September 24, 2010: Tokyo, Japan
“By the way, it’s my birthday.”
Unsure of how to bring it up, but knowing it was absolutely necessary to excuse the belligerency which would inevitably occur, I say it in passing as we walk into a discount sushi joint. After unloading such weighty news, I decide not to mention the fact that I don’t even eat fish. I don’t want to overwhelm him.
As I grab small plates from the revolving carousel of Japanese cuisine, I flick off pieces of raw salmon and tuna. I watch him send mass texts from his outdated cellphone.
Birthday celebrations. Shinjuku station. Get here.
We follow him through the streets of Tokyo. I feel relaxed because I no longer need a map. I feel comforted because I trust his local knowledge and know he’ll take us to the grungiest of bars. I feel fortunate to be celebrating my birthday with people I have known for longer than my nine days in this country.
I spent the day record-shopping. I find the Japanese release of Forever and Counting by Hot Water Music. Without even trying to convert the yen, I know I can’t afford it.
I try not to reminisce. Having only left Canada a month earlier, it’s probably too early to be doing that sort of thing. But I’m technically a year older, so I do it anyways.
We sit drinking at the intersections of Lost in Translation. We go to a bar where they yell at me for flash photography. We go somewhere else and allegedly, I try to steal the bartender’s cat. We go to another bar and I scream Pearl Jam lyrics while simultaneously lecturing both old friends and absolute strangers on the pointlessness of relationships. Drops of Asahi hit the group as I flail my arms and sound like a lonely conspiracy theorist when I rant, “Trust no one.” None of them agree with anything I’m saying. But they listen because it’s my birthday.
We never made it back to our hostel that night. They charged us one night’s stay, anyways.
September 24, 2011: Koh Samui, Thailand
There’s a jar of Nutella and a box of granola in front of me. I grab a spoon from the hostel, dig out a scoop of hazelnut chocolate, and swirl it around the mix of raisins, cranberries, and steel-cut oats. I let the chocolate rest in the corners of my mouth for longer than is socially acceptable. I root the bits of almond out of my teeth with my un-brushed tongue.
She hands over a TESCO bag full of other completely un-Thai foods. A baguette. Brie. Another jar of Nutella. I clap my hands and then feel selfish for hoarding all that hazelnut-chocolate spread in the first place. I offer him and his sister a slab for their toast. They both prefer Vegemite. I wince. I don’t bother to offer up the brie.
We hire a long-tail boat to take us fishing and snorkeling. We exchange stories of camping with our dads and learning to hook a lure. I catch something which looks like a rainbow trout from Southwestern Ontario. It’s obviously not. I’m the only one to even get a bite all day and am convinced that our boat driver was in on it and had set up the whole thing beforehand. But they’re fish, after all. You know how they are. The driver smiles a silver and gold grin and wades his feet in the water.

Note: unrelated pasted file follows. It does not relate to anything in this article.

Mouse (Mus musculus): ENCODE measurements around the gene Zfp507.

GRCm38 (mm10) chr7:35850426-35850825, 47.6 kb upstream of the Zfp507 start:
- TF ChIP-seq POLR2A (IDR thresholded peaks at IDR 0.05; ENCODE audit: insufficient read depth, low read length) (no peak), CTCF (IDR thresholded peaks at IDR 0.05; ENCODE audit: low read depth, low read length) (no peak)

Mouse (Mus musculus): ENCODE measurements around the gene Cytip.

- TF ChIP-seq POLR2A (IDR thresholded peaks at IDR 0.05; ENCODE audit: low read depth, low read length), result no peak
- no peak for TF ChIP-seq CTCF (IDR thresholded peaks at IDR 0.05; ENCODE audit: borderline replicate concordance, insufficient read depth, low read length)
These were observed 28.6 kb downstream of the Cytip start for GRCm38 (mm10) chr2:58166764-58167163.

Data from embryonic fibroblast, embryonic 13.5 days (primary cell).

At night, we walk across the beach. Flip flops in one hand, Chang beers in the other. I plead with a group of Aussies to lend me some of their fireworks. They tell me you can’t lend someone fireworks. I tell them I don’t have time for pragmatics. I ask again nicely for a Roman candle. I let if off too close to her feet. She screams at me predictably.
We scrawl Sharpie messages onto paper lanterns and light them off over the island. We each keep our wishes a secret but when no one’s looking, I peak at what they have written.
Travels full of fireworks and free of injuries.
There, now I don’t feel so guilty.
I had cut my ankles on the shallow reef earlier that day. I iced my scrapes with melting cubes but hoped the scars wouldn’t actually fade. They haven’t yet.
September 24, 2012: Seoul, South Korea
I’ve already spilled a beer on myself and its only 8:00pm. She claims it to be typical. Everyone else nods in agreement. Most of these people have known me for less than six months. But when your nights become routine, so does your behavior.
We eat Mexican food outside. I hate the fact that it’s Monday. I had to celebrate a fake-birthday the weekend prior. We sit on the patio of my favourite bar and write song requests on the back of chocolate candy wrappers. People kept leaving to buy chocolate. Consequently, we kept requesting songs.
She needs to catch the last subway home. The others soon follow. With only two of us left, we finish everyone’s lukewarm beer and vow to find somewhere without so many fluorescent lights, or any lights at all. Before leaving, we steal posters for beer we will never be able to afford.
We mix Soju and Powerade on a curb outside 7-11. I clench my teeth a little because it’s harsher than expected. I don’t feel any older. It’s past 4:00 am. We zip our hoodies higher and clutch our paper cups.
A young Korean guy stops to open conversation. Both of us, in the thick of things, try hard not to engage.
He comments on our drink of choice and asks a bit too seriously for this time of day, “Are you joking?”
I’m not sure how to answer.